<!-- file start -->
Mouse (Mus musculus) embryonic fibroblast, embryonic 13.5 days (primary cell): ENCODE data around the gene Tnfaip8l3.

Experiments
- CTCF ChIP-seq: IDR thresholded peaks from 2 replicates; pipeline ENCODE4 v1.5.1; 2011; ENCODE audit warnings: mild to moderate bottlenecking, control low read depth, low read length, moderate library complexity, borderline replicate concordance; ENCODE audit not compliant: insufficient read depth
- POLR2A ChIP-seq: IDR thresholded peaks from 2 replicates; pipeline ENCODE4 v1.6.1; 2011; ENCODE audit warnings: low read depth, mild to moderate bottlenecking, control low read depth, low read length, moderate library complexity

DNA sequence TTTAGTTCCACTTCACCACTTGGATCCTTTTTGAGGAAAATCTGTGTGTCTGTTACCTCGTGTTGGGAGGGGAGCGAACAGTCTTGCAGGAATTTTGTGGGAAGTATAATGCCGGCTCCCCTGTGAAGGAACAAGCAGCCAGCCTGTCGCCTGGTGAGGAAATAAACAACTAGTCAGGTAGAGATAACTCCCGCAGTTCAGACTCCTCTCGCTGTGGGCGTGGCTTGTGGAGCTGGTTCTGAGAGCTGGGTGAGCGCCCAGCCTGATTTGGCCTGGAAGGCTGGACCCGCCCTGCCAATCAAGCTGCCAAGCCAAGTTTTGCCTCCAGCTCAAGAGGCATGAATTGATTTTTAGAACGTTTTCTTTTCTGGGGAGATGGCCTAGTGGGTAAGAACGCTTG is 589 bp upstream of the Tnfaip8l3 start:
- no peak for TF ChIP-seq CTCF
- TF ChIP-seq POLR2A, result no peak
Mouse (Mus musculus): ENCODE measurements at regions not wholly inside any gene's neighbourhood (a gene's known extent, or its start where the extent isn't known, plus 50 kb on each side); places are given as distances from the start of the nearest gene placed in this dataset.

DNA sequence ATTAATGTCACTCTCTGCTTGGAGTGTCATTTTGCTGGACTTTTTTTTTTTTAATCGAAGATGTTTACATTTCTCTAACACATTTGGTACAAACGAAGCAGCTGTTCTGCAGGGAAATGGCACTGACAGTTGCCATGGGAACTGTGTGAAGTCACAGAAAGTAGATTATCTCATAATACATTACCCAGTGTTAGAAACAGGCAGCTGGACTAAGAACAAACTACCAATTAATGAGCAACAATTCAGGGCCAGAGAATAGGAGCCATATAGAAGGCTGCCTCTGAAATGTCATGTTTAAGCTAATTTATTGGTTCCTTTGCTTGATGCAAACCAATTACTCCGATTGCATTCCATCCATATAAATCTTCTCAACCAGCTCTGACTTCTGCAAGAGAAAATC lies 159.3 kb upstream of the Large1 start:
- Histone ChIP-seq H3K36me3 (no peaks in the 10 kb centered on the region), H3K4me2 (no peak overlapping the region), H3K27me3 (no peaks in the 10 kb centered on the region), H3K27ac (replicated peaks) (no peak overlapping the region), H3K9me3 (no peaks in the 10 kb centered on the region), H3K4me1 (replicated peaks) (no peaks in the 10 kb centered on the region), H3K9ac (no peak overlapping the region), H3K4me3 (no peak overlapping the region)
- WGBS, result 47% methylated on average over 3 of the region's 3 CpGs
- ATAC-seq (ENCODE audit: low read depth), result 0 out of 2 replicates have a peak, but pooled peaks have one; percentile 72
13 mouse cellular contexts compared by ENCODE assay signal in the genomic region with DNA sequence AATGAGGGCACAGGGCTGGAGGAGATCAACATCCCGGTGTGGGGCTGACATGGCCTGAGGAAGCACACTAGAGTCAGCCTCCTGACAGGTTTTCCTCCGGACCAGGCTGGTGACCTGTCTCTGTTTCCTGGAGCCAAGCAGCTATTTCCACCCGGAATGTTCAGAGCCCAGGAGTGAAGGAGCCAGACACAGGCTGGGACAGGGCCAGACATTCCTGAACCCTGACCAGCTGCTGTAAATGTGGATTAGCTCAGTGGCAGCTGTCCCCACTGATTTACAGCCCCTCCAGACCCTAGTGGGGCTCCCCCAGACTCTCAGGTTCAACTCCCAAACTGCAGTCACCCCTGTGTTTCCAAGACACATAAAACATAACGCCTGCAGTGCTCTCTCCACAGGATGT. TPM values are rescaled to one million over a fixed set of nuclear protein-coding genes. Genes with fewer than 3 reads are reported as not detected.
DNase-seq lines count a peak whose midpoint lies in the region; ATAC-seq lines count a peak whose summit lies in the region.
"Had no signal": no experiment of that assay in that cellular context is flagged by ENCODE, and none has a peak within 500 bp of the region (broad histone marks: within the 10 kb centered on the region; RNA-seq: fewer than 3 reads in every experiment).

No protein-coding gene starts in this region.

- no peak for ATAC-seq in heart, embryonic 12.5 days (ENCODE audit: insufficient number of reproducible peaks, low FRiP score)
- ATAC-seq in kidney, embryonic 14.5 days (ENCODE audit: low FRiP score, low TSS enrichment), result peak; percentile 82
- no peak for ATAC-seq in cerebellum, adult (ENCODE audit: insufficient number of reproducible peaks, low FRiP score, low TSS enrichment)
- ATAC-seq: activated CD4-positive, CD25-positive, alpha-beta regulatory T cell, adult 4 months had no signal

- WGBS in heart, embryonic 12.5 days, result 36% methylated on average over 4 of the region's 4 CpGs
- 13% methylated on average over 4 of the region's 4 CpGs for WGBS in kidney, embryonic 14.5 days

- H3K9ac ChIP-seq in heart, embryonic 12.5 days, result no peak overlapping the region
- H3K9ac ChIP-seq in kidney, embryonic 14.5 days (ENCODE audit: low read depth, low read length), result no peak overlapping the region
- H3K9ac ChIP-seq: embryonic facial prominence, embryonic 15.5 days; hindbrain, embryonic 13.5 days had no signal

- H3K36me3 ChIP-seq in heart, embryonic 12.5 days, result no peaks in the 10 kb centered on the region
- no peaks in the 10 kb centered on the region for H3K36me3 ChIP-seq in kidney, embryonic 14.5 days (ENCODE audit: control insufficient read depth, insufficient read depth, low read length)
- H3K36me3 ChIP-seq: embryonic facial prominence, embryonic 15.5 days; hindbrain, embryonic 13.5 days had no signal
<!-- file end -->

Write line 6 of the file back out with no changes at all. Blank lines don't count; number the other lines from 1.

- no peak for TF ChIP-seq CTCF